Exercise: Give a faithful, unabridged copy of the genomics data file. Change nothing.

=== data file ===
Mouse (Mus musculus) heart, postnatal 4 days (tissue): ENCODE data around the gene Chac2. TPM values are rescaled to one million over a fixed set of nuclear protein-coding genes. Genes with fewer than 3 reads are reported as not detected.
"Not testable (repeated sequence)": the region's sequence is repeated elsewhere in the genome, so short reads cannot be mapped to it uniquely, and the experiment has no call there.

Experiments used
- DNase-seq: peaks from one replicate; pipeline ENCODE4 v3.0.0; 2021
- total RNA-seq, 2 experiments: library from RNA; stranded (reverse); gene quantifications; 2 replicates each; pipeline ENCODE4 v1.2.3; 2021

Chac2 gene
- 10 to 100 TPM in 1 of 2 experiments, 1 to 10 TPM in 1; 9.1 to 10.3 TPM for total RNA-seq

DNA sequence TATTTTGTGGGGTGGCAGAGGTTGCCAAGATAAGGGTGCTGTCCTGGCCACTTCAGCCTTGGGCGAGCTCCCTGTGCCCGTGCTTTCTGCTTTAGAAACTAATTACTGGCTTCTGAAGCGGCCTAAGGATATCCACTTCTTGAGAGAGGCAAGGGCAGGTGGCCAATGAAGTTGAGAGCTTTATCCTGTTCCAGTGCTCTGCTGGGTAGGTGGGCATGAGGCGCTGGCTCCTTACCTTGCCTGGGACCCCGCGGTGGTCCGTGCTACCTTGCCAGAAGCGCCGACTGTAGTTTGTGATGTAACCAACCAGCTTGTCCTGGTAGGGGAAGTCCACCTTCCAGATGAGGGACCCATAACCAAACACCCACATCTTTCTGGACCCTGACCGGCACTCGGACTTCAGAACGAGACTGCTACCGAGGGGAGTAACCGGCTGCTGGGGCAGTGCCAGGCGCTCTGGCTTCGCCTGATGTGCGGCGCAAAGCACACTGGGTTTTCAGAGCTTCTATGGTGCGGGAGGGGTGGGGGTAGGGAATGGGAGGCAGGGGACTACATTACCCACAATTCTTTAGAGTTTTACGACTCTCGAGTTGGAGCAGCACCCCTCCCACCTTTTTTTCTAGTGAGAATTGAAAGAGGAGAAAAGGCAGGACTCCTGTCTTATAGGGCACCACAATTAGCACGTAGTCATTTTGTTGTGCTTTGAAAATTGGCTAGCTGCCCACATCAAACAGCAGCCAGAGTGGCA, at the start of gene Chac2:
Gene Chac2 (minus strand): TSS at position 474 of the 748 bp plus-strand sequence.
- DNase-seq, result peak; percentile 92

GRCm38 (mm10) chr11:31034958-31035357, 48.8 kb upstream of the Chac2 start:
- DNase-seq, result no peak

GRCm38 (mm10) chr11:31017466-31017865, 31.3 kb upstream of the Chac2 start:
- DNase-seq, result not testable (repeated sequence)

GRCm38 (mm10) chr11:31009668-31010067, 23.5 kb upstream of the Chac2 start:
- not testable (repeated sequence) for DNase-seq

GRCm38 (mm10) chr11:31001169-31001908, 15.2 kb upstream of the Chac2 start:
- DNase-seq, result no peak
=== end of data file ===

Mouse (Mus musculus) heart, postnatal 4 days (tissue): ENCODE data around the gene Chac2. TPM values are rescaled to one million over a fixed set of nuclear protein-coding genes. Genes with fewer than 3 reads are reported as not detected.
"Not testable (repeated sequence)": the region's sequence is repeated elsewhere in the genome, so short reads cannot be mapped to it uniquely, and the experiment has no call there.

Experiments used
- DNase-seq: peaks from one replicate; pipeline ENCODE4 v3.0.0; 2021
- total RNA-seq, 2 experiments: library from RNA; stranded (reverse); gene quantifications; 2 replicates each; pipeline ENCODE4 v1.2.3; 2021

Chac2 gene
- 10 to 100 TPM in 1 of 2 experiments, 1 to 10 TPM in 1; 9.1 to 10.3 TPM for total RNA-seq

DNA sequence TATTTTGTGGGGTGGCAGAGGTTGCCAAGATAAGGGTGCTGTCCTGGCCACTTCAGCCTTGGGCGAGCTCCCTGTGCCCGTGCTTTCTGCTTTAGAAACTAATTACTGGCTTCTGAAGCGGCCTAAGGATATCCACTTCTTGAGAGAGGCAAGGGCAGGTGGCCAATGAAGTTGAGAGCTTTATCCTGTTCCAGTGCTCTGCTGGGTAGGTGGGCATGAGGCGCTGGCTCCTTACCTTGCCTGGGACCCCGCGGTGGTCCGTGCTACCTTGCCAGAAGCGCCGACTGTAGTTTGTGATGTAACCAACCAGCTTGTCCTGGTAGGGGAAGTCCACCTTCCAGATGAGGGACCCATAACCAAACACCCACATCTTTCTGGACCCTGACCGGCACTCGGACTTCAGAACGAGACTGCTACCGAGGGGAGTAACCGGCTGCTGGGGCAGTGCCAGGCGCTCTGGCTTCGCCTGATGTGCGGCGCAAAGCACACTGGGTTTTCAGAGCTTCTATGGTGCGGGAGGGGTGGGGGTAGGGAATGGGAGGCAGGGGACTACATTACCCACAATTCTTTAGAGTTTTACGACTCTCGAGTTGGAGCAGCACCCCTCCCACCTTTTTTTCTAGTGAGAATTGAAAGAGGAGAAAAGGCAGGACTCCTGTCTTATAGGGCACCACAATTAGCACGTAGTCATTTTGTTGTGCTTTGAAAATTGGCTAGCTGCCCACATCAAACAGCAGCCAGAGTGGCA, at the start of gene Chac2:
Gene Chac2 (minus strand): TSS at position 474 of the 748 bp plus-strand sequence.
- DNase-seq, result peak; percentile 92

GRCm38 (mm10) chr11:31034958-31035357, 48.8 kb upstream of the Chac2 start:
- DNase-seq, result no peak

GRCm38 (mm10) chr11:31017466-31017865, 31.3 kb upstream of the Chac2 start:
- DNase-seq, result not testable (repeated sequence)

GRCm38 (mm10) chr11:31009668-31010067, 23.5 kb upstream of the Chac2 start:
- not testable (repeated sequence) for DNase-seq

GRCm38 (mm10) chr11:31001169-31001908, 15.2 kb upstream of the Chac2 start:
- DNase-seq, result no peak